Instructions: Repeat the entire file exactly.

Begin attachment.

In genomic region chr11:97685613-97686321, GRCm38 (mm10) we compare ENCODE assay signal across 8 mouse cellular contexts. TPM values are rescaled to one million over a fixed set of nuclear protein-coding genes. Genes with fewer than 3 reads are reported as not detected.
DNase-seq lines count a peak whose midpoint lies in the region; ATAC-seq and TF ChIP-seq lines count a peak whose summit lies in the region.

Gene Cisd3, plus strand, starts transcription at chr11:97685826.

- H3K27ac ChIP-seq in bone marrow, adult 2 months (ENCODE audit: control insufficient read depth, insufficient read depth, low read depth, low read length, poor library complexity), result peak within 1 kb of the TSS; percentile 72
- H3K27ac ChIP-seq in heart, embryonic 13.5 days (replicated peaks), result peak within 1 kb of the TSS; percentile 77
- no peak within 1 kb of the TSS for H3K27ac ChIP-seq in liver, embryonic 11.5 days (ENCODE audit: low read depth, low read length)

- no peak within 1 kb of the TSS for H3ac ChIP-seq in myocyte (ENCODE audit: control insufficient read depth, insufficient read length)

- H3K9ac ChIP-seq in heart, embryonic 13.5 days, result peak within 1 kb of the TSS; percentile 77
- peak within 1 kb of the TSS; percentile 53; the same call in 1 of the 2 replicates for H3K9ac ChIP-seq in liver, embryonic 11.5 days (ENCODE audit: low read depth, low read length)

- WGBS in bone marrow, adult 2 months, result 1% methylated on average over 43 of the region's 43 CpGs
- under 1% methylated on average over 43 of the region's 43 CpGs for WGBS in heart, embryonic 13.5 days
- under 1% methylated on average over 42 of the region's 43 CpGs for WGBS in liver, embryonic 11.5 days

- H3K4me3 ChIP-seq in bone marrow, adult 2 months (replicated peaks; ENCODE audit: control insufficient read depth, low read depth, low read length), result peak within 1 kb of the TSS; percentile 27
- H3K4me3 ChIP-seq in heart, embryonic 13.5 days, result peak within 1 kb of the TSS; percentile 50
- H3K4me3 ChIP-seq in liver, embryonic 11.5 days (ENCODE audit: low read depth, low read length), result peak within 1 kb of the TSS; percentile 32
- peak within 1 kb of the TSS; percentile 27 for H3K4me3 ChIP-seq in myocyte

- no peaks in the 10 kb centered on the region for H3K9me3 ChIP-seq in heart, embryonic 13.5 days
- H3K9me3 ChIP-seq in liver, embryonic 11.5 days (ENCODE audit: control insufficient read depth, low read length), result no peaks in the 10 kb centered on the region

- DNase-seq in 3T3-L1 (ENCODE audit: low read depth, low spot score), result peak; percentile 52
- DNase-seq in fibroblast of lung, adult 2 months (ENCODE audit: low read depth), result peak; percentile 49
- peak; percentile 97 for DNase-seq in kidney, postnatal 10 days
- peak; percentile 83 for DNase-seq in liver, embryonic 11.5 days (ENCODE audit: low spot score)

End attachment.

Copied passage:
In genomic region chr11:97685613-97686321, GRCm38 (mm10) we compare ENCODE assay signal across 8 mouse cellular contexts. TPM values are rescaled to one million over a fixed set of nuclear protein-coding genes. Genes with fewer than 3 reads are reported as not detected.
DNase-seq lines count a peak whose midpoint lies in the region; ATAC-seq and TF ChIP-seq lines count a peak whose summit lies in the region.

Gene Cisd3, plus strand, starts transcription at chr11:97685826.

- H3K27ac ChIP-seq in bone marrow, adult 2 months (ENCODE audit: control insufficient read depth, insufficient read depth, low read depth, low read length, poor library complexity), result peak within 1 kb of the TSS; percentile 72
- H3K27ac ChIP-seq in heart, embryonic 13.5 days (replicated peaks), result peak within 1 kb of the TSS; percentile 77
- no peak within 1 kb of the TSS for H3K27ac ChIP-seq in liver, embryonic 11.5 days (ENCODE audit: low read depth, low read length)

- no peak within 1 kb of the TSS for H3ac ChIP-seq in myocyte (ENCODE audit: control insufficient read depth, insufficient read length)

- H3K9ac ChIP-seq in heart, embryonic 13.5 days, result peak within 1 kb of the TSS; percentile 77
- peak within 1 kb of the TSS; percentile 53; the same call in 1 of the 2 replicates for H3K9ac ChIP-seq in liver, embryonic 11.5 days (ENCODE audit: low read depth, low read length)

- WGBS in bone marrow, adult 2 months, result 1% methylated on average over 43 of the region's 43 CpGs
- under 1% methylated on average over 43 of the region's 43 CpGs for WGBS in heart, embryonic 13.5 days
- under 1% methylated on average over 42 of the region's 43 CpGs for WGBS in liver, embryonic 11.5 days

- H3K4me3 ChIP-seq in bone marrow, adult 2 months (replicated peaks; ENCODE audit: control insufficient read depth, low read depth, low read length), result peak within 1 kb of the TSS; percentile 27
- H3K4me3 ChIP-seq in heart, embryonic 13.5 days, result peak within 1 kb of the TSS; percentile 50
- H3K4me3 ChIP-seq in liver, embryonic 11.5 days (ENCODE audit: low read depth, low read length), result peak within 1 kb of the TSS; percentile 32
- peak within 1 kb of the TSS; percentile 27 for H3K4me3 ChIP-seq in myocyte

- no peaks in the 10 kb centered on the region for H3K9me3 ChIP-seq in heart, embryonic 13.5 days
- H3K9me3 ChIP-seq in liver, embryonic 11.5 days (ENCODE audit: control insufficient read depth, low read length), result no peaks in the 10 kb centered on the region

- DNase-seq in 3T3-L1 (ENCODE audit: low read depth, low spot score), result peak; percentile 52
- DNase-seq in fibroblast of lung, adult 2 months (ENCODE audit: low read depth), result peak; percentile 49
- peak; percentile 97 for DNase-seq in kidney, postnatal 10 days
- peak; percentile 83 for DNase-seq in liver, embryonic 11.5 days (ENCODE audit: low spot score)